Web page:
We love integrating Jenkins into development workflow. Typically Jenkins would be used for custom development projects to streamline the development “push” process in order to seamlessly integrate code changes from a testing / staging environment over to the live environment.
For frameworks like Laravel or Django, this works very nicely. Until recently, we haven’t considered integrating Jenkins into our development workflow for WordPress projects simply because it seemed like overkill. It wasn’t until a few larger WordPress projects came along that required a standalone staging site to push changes that we considered actually integrating the push process with Jenkins into the WordPress administrative interface.
What this means is that our clients wanted a staging environment to make content and other front facing changes, approve them internally and then initiate a content push from the staging site to the production / live site. From a development perspective we would be able to integrate into this process as well. Code testing and development would happen in our development environment. After testing, we would simply push the changes to the staging server for the client to preview and approve.
Using Jenkins to “push” changes to a live site really just means deciding the best way to “hook” or “trigger” Jenkins to execute your build / deploy process. In our case we crafted a shell script that, when triggered by Jenkins, would deploy the files and database from the staging site to production. A separate post could be made just on the deploy script alone, so I’ll leave that for the next post.
For now we’ll go through our new WordPress Jenkins integration plugin.
Set up Jenkins for WordPress to connect to
First, before getting into how the plugin works (which is really simple by the way), we want to set up Jenkins to receive the API web hook that our plugin will ultimately send. In our scenario we have multiple clients on the same Jenkins server, so we wanted to implement project specific permissions so that users that we would ultimately create for these connections would only have access to the specific projects.
Rather than describe exactly what you need to do to restrict access in this same way, I’ll point you in the direction of two helpful links that will help you integrate more stringent security role and project based permissions.
For the purposes of this post, we’ll simlpy create a new project in Jenkins
Like the screenshot above suggests, there are only a few key factors that you have to remember when creating your Jenkins project for WordPress integration :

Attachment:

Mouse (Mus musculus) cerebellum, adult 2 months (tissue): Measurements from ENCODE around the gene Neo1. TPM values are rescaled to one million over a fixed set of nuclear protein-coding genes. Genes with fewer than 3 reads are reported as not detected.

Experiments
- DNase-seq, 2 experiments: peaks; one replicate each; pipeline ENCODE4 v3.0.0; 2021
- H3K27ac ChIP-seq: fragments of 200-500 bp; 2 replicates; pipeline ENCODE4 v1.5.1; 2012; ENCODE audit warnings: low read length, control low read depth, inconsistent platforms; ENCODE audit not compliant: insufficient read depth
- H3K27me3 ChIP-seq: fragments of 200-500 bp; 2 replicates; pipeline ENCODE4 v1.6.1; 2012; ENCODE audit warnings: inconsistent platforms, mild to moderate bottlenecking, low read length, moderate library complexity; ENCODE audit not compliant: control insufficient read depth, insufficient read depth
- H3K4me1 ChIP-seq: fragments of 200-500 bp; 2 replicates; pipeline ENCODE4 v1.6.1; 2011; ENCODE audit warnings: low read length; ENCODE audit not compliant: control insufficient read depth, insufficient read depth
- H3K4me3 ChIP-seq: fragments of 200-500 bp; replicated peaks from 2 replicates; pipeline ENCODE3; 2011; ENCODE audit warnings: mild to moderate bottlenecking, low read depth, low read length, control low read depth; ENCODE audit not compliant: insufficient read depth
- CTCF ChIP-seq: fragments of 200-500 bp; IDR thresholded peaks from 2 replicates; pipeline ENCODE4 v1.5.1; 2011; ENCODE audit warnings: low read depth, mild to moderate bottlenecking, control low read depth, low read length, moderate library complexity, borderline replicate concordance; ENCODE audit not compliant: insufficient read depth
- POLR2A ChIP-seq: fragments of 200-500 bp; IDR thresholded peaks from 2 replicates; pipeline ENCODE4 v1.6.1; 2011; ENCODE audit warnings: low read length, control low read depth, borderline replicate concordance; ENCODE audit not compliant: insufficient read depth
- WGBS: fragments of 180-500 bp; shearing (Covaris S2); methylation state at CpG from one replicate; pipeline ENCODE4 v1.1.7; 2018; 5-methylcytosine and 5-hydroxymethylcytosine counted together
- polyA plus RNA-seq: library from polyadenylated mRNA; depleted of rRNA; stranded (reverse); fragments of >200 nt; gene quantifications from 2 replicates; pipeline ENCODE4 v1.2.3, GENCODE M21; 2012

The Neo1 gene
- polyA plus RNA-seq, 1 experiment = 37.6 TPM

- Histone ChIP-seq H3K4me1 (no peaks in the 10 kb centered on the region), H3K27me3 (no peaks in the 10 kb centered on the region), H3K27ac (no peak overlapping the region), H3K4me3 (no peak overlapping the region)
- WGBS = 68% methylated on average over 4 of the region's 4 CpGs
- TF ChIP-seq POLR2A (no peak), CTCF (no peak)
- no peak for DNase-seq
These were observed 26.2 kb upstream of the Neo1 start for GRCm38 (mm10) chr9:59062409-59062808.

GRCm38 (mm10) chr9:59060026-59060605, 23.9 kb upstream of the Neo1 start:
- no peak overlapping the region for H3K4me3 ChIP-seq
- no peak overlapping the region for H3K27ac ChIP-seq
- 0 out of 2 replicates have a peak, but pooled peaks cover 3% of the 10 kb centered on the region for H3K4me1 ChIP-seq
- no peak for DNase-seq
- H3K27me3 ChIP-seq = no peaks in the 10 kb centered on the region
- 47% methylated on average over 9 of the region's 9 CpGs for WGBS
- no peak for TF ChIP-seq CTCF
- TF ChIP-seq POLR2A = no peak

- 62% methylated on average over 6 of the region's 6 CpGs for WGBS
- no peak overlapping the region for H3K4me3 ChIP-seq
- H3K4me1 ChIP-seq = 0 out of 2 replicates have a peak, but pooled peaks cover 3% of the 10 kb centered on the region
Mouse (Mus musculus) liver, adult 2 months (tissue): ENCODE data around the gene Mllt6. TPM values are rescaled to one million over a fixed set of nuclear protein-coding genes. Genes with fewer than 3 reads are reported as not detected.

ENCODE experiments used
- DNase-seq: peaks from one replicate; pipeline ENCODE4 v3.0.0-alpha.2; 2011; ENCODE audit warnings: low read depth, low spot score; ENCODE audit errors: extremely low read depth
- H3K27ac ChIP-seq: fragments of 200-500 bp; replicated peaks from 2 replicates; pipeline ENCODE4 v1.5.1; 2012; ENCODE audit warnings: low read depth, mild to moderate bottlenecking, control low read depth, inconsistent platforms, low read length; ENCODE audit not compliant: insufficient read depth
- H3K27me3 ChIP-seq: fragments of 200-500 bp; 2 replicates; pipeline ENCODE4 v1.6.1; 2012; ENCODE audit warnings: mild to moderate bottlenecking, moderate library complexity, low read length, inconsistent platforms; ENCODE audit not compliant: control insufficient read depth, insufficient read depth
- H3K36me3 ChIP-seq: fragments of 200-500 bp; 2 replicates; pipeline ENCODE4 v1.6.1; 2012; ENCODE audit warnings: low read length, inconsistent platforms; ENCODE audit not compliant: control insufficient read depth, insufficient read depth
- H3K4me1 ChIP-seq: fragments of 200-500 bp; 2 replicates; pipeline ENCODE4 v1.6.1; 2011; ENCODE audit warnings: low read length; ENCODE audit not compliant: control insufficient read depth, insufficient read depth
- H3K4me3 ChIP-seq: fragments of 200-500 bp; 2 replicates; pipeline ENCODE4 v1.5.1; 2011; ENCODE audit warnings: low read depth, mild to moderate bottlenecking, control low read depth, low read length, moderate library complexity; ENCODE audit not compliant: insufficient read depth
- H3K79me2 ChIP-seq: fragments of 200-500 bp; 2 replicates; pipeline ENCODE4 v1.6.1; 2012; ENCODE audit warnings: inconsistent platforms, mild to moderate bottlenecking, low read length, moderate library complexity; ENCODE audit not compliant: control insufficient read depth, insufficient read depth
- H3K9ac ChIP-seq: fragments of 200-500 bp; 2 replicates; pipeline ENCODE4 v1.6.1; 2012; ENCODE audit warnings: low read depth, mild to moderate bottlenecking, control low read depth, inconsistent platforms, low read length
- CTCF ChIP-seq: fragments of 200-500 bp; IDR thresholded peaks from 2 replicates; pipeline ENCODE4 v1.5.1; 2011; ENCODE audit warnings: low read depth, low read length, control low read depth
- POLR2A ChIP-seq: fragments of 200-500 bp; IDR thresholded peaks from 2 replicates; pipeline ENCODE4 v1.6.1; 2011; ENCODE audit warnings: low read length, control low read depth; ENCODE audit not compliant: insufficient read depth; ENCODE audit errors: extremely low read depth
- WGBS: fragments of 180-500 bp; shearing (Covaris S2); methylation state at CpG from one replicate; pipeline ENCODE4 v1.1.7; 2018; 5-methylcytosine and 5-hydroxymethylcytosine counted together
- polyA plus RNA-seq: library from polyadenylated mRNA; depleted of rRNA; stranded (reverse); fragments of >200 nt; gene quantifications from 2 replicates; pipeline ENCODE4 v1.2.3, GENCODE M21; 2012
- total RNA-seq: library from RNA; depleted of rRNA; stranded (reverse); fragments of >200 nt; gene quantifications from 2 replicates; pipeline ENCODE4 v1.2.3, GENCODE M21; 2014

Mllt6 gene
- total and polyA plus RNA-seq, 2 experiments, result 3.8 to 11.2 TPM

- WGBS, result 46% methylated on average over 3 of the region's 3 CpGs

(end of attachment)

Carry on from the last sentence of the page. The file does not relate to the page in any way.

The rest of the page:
This is the only setting that really matters. There doesn’t need to be any other settings other than project name (obviously). You need to set up a build trigger for your new project by selecting “Trigger builds remotely (e.g. from scripts)” under the “Build Triggers” section. In this section, you need to generate a random authentication token. I used pwgen to generate a random token. This is one of two key authentication requirements that will be sent via the WordPress Jenkins plugin.
Create User and API token
Now that your project is created with an authentication token, you will want to create a new Jenkins user with an API token. In the Jenkins interface, you will want to go to Jenkins > Manage Jenkins > Manage Users and add a new user here. Simply create the new user here. To see the API token, you will have to login as the user.
Once logged in as the actual user you created, click your user in the top right and click “Configure”. In this screen you will see an “API Token” heading with a button called “Show API token”. Grab the API Token and the authentication token and save them for later.
Install the WordPress Jenkins plugin and set the build URL, token, and API key
You can install the plugin right from the wordpress plugin directory by searching for “Shift8 Jenkins”. Once installed, head over to the settings page and you will see 3 fields : Jenkins Build trigger URL , Jenkins build username and Jenkins build API token.
For the build URL, you will want to get the URL from the Project settings plus the authentication token you generated. So your build trigger URL should look something like :
For the build username, it would be the username of the user you created. For the API token, it would be the API token you got when logging in as the user. Once all those items are populated and saved in the settings, you can test the connection by clicking the “Push to production” button. Any errors will be displayed if applicable.
There is also an activity log window that logs every time the red “push to production” button is clicked. The logs will include the user who pushed as well as the date/time.
Nothing happened when clicking the red button!
You might have noticed that nothing happened! This is because you never integrated a build step! In the Jenkins project settings, you will want to add a build step. In our case, we are simply creating a step to “Execute shell”. The shell script executed would take care of the file and database push process from staging to production. We will cover whats inside a WordPress staging to production push script in our next post!